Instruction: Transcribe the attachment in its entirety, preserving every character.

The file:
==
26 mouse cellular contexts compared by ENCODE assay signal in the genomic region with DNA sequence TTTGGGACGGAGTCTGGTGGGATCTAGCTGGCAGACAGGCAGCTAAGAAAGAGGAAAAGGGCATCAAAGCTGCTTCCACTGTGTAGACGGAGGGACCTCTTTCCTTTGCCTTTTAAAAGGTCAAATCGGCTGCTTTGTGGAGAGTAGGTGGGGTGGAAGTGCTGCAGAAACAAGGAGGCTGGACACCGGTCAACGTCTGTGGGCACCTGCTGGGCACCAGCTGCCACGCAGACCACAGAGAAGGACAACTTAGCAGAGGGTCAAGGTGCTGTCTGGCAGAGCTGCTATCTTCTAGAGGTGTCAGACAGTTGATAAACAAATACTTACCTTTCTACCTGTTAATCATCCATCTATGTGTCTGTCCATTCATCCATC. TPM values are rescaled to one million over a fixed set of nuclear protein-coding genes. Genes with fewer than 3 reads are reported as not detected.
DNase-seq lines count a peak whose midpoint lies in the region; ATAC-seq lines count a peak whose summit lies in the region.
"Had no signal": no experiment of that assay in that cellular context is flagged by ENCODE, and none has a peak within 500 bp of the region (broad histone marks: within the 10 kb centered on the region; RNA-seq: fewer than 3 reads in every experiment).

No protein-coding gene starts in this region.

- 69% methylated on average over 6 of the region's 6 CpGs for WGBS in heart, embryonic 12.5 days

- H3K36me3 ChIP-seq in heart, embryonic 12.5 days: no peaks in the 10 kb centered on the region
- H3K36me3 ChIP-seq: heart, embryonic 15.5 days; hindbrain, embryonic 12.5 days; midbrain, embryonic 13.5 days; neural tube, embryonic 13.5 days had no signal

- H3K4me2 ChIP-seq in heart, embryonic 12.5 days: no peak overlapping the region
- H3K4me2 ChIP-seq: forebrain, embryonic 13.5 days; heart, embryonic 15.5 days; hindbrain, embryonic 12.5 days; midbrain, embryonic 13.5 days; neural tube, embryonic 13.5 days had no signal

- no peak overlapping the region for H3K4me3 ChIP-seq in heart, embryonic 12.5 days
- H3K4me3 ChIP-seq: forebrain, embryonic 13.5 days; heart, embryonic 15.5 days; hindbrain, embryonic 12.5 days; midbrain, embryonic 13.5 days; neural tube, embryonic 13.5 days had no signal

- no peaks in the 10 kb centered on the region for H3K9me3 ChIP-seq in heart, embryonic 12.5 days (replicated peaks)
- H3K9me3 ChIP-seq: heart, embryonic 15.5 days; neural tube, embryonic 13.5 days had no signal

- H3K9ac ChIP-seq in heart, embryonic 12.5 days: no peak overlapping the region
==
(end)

26 mouse cellular contexts compared by ENCODE assay signal in the genomic region with DNA sequence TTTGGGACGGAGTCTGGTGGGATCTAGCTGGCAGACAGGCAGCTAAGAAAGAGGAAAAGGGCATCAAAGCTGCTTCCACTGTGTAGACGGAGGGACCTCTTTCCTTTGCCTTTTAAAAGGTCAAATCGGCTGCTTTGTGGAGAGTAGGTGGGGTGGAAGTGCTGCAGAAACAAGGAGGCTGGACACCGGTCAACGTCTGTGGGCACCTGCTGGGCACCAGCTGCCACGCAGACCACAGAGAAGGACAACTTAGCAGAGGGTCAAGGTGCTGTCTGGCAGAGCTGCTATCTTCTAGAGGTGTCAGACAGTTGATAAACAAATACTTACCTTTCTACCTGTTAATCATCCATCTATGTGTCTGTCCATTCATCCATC. TPM values are rescaled to one million over a fixed set of nuclear protein-coding genes. Genes with fewer than 3 reads are reported as not detected.
DNase-seq lines count a peak whose midpoint lies in the region; ATAC-seq lines count a peak whose summit lies in the region.
"Had no signal": no experiment of that assay in that cellular context is flagged by ENCODE, and none has a peak within 500 bp of the region (broad histone marks: within the 10 kb centered on the region; RNA-seq: fewer than 3 reads in every experiment).

No protein-coding gene starts in this region.

- 69% methylated on average over 6 of the region's 6 CpGs for WGBS in heart, embryonic 12.5 days

- H3K36me3 ChIP-seq in heart, embryonic 12.5 days: no peaks in the 10 kb centered on the region
- H3K36me3 ChIP-seq: heart, embryonic 15.5 days; hindbrain, embryonic 12.5 days; midbrain, embryonic 13.5 days; neural tube, embryonic 13.5 days had no signal

- H3K4me2 ChIP-seq in heart, embryonic 12.5 days: no peak overlapping the region
- H3K4me2 ChIP-seq: forebrain, embryonic 13.5 days; heart, embryonic 15.5 days; hindbrain, embryonic 12.5 days; midbrain, embryonic 13.5 days; neural tube, embryonic 13.5 days had no signal

- no peak overlapping the region for H3K4me3 ChIP-seq in heart, embryonic 12.5 days
- H3K4me3 ChIP-seq: forebrain, embryonic 13.5 days; heart, embryonic 15.5 days; hindbrain, embryonic 12.5 days; midbrain, embryonic 13.5 days; neural tube, embryonic 13.5 days had no signal

- no peaks in the 10 kb centered on the region for H3K9me3 ChIP-seq in heart, embryonic 12.5 days (replicated peaks)
- H3K9me3 ChIP-seq: heart, embryonic 15.5 days; neural tube, embryonic 13.5 days had no signal

- H3K9ac ChIP-seq in heart, embryonic 12.5 days: no peak overlapping the region